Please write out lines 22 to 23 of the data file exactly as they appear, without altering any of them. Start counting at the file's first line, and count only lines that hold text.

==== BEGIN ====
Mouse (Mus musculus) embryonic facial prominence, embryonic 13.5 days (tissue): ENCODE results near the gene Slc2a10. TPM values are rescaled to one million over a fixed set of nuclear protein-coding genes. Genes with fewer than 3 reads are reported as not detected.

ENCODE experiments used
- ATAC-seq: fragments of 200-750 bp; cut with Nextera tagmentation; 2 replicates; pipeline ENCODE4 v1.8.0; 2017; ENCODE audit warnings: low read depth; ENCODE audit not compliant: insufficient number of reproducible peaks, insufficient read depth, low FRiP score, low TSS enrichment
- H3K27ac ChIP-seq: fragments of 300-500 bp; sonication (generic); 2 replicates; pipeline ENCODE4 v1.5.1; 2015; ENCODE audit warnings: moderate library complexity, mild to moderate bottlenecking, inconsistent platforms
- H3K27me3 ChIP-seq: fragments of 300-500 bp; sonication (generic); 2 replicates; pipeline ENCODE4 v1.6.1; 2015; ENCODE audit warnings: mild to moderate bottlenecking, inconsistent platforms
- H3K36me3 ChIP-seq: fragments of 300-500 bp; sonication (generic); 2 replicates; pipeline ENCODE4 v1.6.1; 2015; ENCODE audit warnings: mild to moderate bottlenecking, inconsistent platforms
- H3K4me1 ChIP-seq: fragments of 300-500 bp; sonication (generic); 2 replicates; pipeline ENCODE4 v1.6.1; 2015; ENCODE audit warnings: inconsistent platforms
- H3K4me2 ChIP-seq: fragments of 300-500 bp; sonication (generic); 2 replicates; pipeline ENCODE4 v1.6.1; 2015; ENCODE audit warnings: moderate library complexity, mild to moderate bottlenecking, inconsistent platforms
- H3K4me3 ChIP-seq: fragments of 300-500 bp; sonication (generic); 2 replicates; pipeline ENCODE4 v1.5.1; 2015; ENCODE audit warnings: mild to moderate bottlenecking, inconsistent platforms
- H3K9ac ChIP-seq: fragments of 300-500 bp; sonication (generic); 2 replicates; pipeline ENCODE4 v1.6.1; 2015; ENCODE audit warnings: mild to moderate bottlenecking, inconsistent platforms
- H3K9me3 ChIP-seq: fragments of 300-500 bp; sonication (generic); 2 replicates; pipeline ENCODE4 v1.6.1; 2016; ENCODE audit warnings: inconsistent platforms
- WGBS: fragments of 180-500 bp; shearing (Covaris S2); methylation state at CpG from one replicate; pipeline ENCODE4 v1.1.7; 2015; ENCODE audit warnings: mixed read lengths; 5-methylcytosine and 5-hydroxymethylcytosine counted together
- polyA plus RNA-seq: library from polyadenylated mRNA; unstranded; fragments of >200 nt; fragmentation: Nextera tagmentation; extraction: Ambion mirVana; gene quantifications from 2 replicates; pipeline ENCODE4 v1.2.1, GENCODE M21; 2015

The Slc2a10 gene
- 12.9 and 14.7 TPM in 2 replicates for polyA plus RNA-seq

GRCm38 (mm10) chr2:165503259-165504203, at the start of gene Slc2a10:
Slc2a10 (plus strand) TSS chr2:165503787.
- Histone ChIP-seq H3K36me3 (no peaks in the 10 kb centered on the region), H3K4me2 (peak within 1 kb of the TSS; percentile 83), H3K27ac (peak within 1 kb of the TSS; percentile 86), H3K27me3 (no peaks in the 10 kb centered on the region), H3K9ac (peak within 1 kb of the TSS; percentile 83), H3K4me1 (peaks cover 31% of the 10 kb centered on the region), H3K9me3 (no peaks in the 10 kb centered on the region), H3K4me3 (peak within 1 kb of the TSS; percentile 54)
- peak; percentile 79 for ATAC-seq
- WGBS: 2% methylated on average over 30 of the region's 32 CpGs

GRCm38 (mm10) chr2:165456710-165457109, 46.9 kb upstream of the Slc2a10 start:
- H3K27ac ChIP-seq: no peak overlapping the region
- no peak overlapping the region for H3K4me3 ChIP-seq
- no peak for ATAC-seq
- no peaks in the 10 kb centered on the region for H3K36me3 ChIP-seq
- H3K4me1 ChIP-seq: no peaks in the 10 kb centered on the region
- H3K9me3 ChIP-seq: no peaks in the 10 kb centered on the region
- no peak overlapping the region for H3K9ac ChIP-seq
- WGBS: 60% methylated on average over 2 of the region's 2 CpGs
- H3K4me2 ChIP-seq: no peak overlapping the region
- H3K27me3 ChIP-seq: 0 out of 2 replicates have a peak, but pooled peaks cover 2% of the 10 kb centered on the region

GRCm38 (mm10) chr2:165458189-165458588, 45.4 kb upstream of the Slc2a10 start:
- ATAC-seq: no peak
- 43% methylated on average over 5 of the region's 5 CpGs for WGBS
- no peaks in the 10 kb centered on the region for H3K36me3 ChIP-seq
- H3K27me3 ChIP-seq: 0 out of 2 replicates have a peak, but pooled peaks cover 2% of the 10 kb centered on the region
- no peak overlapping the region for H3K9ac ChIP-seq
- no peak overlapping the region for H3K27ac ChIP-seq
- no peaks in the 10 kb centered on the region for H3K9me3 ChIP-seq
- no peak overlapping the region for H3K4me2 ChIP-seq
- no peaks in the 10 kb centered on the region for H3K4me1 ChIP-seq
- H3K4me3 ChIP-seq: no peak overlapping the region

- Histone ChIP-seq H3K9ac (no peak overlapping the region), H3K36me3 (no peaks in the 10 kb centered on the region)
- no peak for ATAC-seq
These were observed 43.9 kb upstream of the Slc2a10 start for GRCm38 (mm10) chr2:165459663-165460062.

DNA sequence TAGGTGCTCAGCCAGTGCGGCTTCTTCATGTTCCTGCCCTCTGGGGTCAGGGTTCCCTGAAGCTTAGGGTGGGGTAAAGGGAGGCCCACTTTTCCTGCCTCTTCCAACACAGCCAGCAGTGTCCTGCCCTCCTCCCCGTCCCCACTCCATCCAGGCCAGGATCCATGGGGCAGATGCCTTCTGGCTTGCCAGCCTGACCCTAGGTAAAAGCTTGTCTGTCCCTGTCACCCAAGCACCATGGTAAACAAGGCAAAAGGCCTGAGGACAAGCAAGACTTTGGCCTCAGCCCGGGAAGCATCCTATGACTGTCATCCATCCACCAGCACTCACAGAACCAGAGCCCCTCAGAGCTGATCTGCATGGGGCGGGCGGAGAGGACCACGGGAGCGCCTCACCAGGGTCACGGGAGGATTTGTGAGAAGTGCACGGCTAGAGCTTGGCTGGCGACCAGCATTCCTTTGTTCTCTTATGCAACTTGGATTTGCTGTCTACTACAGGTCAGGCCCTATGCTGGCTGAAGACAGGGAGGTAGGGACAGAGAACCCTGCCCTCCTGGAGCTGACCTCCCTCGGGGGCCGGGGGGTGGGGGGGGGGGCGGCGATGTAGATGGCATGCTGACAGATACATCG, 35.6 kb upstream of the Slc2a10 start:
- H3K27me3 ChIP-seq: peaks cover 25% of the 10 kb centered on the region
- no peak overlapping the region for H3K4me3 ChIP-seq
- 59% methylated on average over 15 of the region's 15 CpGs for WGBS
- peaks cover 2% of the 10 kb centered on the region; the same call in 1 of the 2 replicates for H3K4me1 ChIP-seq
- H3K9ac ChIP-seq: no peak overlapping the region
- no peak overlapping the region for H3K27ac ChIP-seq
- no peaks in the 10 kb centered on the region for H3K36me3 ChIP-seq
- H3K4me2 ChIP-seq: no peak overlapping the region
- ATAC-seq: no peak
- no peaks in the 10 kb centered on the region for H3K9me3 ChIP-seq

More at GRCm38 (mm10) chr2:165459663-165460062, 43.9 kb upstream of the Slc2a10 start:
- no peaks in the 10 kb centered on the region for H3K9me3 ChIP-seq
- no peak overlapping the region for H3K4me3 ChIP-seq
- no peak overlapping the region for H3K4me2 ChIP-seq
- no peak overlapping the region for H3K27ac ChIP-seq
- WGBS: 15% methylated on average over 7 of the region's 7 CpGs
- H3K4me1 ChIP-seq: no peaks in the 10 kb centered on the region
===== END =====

- H3K27ac ChIP-seq: no peak overlapping the region
- no peak overlapping the region for H3K4me3 ChIP-seq